Learning to read can be one of the most challenging and rewarding tasks your child has faced so far. While much of the learning takes place in the classroom, it’s always a good idea to help your child practice reading at home, too.
You can start with the tried-and-true method of reading aloud to your child. Make sure she can see the book and follow along as you read. When she feels comfortable, encourage her to take over and read to you.
This is a great place to begin and your child’s adventure into the world of reading. To keep her interest and help her learn in other ways — and have a lot of fun while doing it — try some reading games and books, brought to you by the digital age.
Online Games and Books
Most kids love computers and can’t wait to start “playing” with them. Structured learning games on kid-safe websites are a great way to get your child acquainted with the web while developing her love of reading.
Whenever you allow your child to use the internet, make sure you supervise her and limit her time to a healthy amount. Look for websites that are designed for kids, never ask for personal information, and offer an “ad-free” environment, with no external links to other sites, such as the following:
- PBS Kids has more than 50 online reading and literacy games that cover everything from spelling to storytelling. Most of the games feature a combination of sound, vibrant imagery, and simple instructions young learners will pick up quickly. The website is also designed to be easy for kids to switch between games with little adult supervision.
- Funbrain offers a selection of games for kids as young as kindergarten and up through eighth grade. Your child can read online versions of several popular books, including the bestselling Diary of a Wimpy Kid, and take part in the fun with the interactive Mad Libs Junior.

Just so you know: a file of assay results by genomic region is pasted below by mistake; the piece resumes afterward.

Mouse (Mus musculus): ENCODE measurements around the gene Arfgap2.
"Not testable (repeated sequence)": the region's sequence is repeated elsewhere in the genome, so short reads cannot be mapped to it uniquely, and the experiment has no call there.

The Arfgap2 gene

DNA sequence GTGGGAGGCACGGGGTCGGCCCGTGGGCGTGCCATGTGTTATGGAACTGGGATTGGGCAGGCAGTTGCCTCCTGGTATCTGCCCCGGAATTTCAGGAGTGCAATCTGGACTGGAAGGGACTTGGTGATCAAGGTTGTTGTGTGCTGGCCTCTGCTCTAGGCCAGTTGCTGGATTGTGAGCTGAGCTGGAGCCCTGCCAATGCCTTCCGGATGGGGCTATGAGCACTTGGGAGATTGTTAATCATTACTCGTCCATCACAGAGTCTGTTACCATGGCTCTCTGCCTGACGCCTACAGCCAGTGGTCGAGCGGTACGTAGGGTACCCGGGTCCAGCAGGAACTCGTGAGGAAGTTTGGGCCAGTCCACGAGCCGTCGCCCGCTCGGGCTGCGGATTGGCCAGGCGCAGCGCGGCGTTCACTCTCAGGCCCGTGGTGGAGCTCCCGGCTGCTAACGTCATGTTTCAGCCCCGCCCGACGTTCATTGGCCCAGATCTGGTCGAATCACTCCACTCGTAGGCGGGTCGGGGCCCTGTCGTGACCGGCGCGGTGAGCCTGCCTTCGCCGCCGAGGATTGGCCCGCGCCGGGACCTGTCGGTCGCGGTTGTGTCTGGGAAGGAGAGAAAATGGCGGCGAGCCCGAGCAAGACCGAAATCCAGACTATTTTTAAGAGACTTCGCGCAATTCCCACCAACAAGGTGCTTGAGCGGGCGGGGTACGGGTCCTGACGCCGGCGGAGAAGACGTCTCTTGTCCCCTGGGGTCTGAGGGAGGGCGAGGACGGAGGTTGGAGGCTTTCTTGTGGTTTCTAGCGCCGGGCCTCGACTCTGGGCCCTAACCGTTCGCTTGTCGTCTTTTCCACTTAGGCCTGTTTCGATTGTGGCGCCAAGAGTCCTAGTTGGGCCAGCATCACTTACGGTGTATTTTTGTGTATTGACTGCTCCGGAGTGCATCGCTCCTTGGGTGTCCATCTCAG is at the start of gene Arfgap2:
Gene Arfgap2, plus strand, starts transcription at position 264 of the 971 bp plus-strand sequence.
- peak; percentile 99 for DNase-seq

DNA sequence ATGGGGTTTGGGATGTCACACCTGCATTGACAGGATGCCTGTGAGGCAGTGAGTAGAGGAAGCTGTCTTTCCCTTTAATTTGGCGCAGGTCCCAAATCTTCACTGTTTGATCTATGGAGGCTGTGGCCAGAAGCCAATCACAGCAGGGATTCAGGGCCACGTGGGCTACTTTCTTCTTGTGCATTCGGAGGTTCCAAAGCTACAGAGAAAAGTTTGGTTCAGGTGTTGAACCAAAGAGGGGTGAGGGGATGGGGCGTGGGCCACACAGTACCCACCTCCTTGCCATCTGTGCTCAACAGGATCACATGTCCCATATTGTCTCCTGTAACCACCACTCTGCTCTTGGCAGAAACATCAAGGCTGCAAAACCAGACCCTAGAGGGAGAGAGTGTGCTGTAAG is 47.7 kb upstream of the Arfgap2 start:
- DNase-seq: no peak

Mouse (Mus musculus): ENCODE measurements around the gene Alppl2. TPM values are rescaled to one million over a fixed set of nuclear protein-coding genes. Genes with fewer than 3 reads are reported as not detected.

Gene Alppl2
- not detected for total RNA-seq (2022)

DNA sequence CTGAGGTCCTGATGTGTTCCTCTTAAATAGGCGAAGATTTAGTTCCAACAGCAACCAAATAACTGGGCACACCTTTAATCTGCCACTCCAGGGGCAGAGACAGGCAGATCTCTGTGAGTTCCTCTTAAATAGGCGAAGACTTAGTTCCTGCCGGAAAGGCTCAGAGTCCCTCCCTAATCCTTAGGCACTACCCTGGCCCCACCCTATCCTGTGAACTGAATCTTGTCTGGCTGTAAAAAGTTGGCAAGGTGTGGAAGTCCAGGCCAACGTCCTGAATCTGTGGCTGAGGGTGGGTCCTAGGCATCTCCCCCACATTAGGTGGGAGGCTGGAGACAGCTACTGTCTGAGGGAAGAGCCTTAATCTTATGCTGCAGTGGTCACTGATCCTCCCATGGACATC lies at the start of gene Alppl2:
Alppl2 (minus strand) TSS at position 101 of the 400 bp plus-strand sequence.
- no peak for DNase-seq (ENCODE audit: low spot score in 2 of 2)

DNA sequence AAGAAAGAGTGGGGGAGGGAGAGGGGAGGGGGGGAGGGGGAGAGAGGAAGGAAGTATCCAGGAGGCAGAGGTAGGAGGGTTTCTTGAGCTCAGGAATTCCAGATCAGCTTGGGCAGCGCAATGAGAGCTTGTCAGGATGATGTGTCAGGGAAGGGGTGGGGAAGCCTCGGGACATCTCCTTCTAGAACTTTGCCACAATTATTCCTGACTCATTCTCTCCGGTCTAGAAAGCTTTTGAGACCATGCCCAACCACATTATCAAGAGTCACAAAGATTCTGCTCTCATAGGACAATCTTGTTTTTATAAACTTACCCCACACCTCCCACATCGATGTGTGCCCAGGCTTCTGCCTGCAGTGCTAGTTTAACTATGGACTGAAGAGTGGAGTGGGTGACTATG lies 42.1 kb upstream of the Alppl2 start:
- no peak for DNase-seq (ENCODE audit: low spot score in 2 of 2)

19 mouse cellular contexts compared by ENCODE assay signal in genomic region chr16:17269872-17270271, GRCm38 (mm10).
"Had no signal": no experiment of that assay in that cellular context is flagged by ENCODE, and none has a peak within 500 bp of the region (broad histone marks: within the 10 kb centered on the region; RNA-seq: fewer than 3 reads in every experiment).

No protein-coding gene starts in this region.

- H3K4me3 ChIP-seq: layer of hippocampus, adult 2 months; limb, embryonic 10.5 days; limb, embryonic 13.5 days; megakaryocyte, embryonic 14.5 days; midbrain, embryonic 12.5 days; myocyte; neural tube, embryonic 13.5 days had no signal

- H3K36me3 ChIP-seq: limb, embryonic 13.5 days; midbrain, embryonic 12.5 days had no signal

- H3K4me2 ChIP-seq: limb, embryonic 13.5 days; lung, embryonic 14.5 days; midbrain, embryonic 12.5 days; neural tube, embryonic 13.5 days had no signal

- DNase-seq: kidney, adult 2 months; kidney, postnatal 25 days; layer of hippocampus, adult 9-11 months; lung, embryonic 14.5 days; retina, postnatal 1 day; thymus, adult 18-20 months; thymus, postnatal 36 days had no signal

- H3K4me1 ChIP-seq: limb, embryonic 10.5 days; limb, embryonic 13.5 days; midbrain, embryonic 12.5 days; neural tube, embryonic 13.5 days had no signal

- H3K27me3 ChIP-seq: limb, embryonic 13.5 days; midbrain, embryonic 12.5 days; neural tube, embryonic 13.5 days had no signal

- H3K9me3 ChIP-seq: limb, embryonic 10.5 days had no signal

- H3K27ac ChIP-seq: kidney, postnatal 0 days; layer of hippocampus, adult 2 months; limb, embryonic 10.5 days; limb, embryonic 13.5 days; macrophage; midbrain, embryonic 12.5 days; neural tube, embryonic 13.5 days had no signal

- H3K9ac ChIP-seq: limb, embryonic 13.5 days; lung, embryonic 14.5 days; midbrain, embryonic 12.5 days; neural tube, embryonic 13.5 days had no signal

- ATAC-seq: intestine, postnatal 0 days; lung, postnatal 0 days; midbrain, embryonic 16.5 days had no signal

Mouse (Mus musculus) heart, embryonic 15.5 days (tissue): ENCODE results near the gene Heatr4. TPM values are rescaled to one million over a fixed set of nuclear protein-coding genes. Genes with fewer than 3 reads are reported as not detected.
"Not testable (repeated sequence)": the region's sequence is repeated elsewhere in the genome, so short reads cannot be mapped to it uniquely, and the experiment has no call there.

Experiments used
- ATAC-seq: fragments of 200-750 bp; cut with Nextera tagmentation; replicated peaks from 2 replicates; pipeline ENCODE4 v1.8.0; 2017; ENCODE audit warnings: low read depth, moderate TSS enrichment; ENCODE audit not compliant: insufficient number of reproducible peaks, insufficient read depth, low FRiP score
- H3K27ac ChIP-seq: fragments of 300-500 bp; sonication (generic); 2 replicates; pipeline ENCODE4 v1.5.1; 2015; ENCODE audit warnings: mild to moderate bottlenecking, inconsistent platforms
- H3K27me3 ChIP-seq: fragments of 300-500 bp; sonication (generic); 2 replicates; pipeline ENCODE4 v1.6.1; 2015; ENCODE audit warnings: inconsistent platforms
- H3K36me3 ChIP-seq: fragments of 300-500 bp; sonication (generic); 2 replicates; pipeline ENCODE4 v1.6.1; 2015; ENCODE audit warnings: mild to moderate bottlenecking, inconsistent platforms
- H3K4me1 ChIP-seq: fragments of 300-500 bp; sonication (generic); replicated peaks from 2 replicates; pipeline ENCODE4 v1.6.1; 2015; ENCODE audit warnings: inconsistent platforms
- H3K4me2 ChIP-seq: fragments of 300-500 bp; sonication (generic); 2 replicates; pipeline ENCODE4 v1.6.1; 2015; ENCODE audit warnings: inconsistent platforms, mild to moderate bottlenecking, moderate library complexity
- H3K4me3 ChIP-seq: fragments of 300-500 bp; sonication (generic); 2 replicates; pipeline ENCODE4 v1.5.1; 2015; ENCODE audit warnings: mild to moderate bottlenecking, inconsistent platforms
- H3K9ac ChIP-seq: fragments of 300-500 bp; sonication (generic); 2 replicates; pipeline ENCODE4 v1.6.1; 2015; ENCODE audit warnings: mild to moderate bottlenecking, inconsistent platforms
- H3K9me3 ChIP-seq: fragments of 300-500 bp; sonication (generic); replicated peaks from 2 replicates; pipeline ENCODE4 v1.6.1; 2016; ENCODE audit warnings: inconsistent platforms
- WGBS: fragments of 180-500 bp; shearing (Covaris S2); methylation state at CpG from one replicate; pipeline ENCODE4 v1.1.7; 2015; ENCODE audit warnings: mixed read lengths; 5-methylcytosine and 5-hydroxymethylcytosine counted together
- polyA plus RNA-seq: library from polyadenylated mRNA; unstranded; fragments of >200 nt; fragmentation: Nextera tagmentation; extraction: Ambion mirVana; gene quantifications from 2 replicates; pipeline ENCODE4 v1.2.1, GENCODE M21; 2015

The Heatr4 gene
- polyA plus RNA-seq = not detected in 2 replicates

Your smartphone or tablet is another device your child probably loves. And when you’re on the go or just snuggled up in bed, a mobile device can be a great way to bring the learning right to you.
Remember that you’ll have to download (and probably purchase) the apps ahead of time, but once you set it up, it should be easy for your child to discover learning and improve her skills. The following sites offer a variety of apps your child will enjoy:
- Scholastic offers lots of reading and game apps for your iPad or smartphone that you download. While most of the apps are not free, your child is sure to love the familiar faces of Clifford, the Big Red Dog, and The Magic School Bus characters. The site also offers a free Scholastic Reading Timer app to help kids time and track their reading.
- PBS Kids also features a mobile section on their website where you can sort through their apps by price, age, device, or which PBS show it’s associated with. The apps range in topics, and include reading, vocabulary, phonics, and literacy.
When it comes to learning to read, the more practice your child gets, the quicker she’ll pick it up and the more she’ll probably enjoy reading. Between school, trips to the library, online games, mobile apps, and more, opportunities for learning to read are virtually endless.
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